Researchers have found Linux malware that appears to target a particular brand of Bitcoin ATM but works “just fine” on Ubuntu.
Malware researchers at a Russian security firm have identified a new Trojan for Linux devices that takes screenshots and logs keystrokes.
According to researchers at security firm Dr Web, there are signs that suggest that the Linux spyware, labelled Linux.BackDoor.Xunpes.1, has been designed to target Bitcoin ATMs from a Spain-based startup called Pay MaQ.
Dr Web’s researchers point to a ‘dropper’ or installer package for the malware, which launches a login page bearing Pay MaQ’s logo.
After running the package, a backdoor is saved to the folder /tmp/.ltmp/. The backdoor establishes an encrypted connection to a remote server that executes several commands, including ones for taking screenshots and logging keystrokes, and then retransmits the resulting data.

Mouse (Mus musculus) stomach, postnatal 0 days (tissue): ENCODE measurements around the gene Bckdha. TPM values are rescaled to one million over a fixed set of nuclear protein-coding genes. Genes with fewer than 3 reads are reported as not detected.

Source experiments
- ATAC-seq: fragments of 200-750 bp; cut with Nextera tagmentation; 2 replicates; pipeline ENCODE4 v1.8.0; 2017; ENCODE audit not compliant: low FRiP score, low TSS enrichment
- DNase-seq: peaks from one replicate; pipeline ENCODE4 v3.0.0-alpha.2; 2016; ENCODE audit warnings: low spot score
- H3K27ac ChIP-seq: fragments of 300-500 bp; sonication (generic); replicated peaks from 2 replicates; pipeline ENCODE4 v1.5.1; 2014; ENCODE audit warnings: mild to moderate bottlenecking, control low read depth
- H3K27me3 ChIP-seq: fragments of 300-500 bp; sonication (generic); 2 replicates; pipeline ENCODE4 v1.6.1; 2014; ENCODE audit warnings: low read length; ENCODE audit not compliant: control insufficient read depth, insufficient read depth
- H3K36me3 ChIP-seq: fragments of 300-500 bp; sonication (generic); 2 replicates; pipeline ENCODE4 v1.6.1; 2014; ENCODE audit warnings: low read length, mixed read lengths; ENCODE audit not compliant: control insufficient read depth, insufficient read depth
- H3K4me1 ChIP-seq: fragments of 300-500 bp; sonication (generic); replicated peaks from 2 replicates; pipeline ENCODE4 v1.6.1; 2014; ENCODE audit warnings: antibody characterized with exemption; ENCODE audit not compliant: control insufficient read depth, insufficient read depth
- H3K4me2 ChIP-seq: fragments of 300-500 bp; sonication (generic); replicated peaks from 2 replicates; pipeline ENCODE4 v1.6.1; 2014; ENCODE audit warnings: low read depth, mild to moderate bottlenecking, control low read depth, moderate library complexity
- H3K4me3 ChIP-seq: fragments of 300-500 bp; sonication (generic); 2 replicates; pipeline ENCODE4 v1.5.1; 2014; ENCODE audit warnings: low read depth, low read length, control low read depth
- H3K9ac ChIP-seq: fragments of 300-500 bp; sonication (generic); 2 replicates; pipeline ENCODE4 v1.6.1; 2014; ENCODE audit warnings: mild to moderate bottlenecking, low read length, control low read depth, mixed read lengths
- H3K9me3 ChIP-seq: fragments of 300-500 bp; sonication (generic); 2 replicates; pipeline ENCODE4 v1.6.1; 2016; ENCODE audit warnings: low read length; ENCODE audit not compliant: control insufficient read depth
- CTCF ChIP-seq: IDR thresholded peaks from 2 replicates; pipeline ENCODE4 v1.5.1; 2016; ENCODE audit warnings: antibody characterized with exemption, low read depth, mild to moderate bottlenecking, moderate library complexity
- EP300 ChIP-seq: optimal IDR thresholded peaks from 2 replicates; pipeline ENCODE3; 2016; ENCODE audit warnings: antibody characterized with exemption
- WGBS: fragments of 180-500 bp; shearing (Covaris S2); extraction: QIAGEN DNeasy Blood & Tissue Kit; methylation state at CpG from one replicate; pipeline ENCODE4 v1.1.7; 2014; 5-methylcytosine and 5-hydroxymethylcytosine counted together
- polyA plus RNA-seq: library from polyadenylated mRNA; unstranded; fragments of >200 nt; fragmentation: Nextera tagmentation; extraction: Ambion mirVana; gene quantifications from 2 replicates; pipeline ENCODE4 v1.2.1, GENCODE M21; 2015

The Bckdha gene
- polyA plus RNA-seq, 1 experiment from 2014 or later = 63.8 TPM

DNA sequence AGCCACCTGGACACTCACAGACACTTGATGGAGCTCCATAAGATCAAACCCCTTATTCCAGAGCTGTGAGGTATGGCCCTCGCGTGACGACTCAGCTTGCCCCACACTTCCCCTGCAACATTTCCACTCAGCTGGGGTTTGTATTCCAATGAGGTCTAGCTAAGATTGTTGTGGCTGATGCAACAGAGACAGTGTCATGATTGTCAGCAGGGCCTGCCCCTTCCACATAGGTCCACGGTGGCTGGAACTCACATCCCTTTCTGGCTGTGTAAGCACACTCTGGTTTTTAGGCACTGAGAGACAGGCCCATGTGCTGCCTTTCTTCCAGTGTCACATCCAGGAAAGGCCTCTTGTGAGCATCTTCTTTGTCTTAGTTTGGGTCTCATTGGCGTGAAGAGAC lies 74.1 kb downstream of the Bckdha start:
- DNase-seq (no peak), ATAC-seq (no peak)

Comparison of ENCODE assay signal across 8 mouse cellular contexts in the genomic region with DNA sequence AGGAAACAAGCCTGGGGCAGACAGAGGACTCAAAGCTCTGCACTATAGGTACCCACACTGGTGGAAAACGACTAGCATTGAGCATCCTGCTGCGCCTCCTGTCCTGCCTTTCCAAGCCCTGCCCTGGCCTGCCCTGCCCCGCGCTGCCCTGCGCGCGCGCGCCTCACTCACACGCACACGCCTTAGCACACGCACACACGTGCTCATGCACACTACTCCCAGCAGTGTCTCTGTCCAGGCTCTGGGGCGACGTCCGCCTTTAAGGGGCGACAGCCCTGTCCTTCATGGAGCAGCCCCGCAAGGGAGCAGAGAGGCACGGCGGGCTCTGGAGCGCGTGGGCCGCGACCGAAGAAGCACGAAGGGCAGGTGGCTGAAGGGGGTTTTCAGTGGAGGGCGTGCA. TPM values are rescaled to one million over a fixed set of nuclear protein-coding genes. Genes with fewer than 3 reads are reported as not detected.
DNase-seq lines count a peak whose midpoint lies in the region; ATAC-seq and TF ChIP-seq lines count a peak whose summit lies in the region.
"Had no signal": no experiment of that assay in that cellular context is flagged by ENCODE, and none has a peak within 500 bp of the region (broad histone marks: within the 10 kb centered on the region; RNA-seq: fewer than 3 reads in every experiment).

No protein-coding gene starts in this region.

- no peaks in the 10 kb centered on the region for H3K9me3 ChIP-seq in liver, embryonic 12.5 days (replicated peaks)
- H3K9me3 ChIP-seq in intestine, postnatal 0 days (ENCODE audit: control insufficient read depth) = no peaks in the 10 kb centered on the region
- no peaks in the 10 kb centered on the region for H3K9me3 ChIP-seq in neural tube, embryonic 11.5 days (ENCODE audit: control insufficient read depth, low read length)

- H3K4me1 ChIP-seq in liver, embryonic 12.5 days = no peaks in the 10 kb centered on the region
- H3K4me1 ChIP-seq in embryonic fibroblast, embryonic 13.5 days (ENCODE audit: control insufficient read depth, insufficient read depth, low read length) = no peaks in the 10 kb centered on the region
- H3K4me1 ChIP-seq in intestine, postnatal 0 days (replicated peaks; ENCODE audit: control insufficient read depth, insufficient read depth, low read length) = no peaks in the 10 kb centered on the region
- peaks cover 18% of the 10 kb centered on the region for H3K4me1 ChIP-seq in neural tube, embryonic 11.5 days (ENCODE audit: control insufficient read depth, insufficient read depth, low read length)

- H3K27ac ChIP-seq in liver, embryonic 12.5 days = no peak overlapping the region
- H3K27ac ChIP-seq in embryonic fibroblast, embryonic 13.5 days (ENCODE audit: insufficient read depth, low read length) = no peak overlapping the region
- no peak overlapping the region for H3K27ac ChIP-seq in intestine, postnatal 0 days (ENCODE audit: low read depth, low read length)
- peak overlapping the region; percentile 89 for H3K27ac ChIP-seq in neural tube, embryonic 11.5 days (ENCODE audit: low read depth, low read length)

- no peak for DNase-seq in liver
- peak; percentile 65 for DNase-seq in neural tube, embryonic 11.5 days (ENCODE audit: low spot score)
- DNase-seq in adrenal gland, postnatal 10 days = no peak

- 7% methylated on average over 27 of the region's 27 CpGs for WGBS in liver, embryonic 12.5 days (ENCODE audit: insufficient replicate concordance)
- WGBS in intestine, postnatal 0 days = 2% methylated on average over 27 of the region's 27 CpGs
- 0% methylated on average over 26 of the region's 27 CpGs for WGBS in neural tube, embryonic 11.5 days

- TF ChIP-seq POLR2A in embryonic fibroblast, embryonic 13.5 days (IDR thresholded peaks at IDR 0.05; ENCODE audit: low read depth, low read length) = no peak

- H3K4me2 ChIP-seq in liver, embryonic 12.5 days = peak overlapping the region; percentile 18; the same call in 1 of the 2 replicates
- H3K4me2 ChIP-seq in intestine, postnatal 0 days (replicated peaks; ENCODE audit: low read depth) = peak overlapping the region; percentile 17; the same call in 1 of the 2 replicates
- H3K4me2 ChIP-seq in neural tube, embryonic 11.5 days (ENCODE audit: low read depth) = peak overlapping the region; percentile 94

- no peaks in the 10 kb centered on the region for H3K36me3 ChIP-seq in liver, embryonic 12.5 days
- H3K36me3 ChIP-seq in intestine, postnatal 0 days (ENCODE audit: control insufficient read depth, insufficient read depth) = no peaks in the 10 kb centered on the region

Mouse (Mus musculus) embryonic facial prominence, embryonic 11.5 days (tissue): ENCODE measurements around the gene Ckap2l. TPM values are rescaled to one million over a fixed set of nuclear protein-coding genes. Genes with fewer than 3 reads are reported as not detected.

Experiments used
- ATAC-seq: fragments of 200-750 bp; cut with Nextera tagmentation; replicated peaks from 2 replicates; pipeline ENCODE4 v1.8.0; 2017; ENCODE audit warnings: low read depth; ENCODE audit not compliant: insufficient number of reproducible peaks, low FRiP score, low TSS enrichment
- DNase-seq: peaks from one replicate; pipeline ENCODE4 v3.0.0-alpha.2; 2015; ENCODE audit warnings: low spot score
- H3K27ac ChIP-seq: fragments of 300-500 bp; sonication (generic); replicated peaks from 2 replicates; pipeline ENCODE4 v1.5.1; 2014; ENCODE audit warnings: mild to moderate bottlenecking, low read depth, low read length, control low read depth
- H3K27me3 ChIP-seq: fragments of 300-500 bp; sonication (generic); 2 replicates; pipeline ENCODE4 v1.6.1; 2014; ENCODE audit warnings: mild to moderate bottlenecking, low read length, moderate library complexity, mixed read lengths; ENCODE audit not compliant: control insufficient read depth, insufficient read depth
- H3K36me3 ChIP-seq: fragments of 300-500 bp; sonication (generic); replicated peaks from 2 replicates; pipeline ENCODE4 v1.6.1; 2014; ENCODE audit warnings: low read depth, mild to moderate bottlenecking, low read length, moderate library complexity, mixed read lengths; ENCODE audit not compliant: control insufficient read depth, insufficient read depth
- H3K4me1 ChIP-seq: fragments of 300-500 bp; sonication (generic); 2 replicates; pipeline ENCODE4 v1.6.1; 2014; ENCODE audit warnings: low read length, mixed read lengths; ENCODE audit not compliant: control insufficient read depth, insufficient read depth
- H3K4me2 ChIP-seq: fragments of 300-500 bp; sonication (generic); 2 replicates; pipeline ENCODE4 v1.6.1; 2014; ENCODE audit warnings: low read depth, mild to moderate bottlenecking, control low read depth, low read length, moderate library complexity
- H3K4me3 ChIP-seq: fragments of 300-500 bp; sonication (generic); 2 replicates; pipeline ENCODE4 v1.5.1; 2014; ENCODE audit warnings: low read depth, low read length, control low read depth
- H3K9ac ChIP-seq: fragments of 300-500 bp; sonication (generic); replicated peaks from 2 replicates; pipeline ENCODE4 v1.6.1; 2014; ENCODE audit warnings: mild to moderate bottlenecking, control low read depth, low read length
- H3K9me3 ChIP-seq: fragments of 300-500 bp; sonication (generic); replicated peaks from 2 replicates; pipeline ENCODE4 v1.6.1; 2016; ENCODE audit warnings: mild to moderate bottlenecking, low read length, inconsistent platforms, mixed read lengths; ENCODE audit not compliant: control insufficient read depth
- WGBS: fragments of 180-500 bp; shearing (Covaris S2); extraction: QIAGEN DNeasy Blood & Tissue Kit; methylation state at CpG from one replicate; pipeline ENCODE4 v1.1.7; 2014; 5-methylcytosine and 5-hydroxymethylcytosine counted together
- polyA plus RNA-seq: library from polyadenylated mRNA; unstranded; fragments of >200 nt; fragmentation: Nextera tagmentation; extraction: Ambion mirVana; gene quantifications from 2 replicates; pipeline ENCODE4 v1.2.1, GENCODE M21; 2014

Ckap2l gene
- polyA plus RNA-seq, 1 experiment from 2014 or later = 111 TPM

Despite the presence of a Pay MaQ-branded login page, a spokesperson for Dr Web said its researchers are not certain that the malware is designed specifically for Pay MaQ’s Bitcoin ATMs.
The dropper also contained three usernames and passwords contained within the Trojan. The login page will return an error message unless those credentials are used.
The company speculates that the passwords may have just been debugging information that the malware’s creators forgot to remove.
Pay MaQ has kept a fairly low profile in recent months. The company ran an Indiegogo campaign in 2014 to fund its “low-cost” Bitcoin ATMs, butfailed to meet its €60,000 target.
That failure raises the question why spyware would be created for a machine that isn’t on the market. However, Dr Web’s spokesman said the malware functions “just fine” on Linux distributions such as Ubuntu.
Linux malware isn’t so common but Linux.BackDoor.Xunpes.1 is the second Trojan for Linux machines turned up by Dr Web this week. The other piece of Linux malware, Linux.Ekoms.1, takes screenshots every 30 seconds and sends them to a remote server.
The security company is unable to explain how a Linux PC would become infected by either of the two Trojans.
“The investigation is still ongoing,” Dr Web’s spokesman said. “The C&C server was hosted on some suspicious website which went 403 a few days ago. Maybe victims were downloading malware from there and it got shut down after getting attention from infosec specialists.”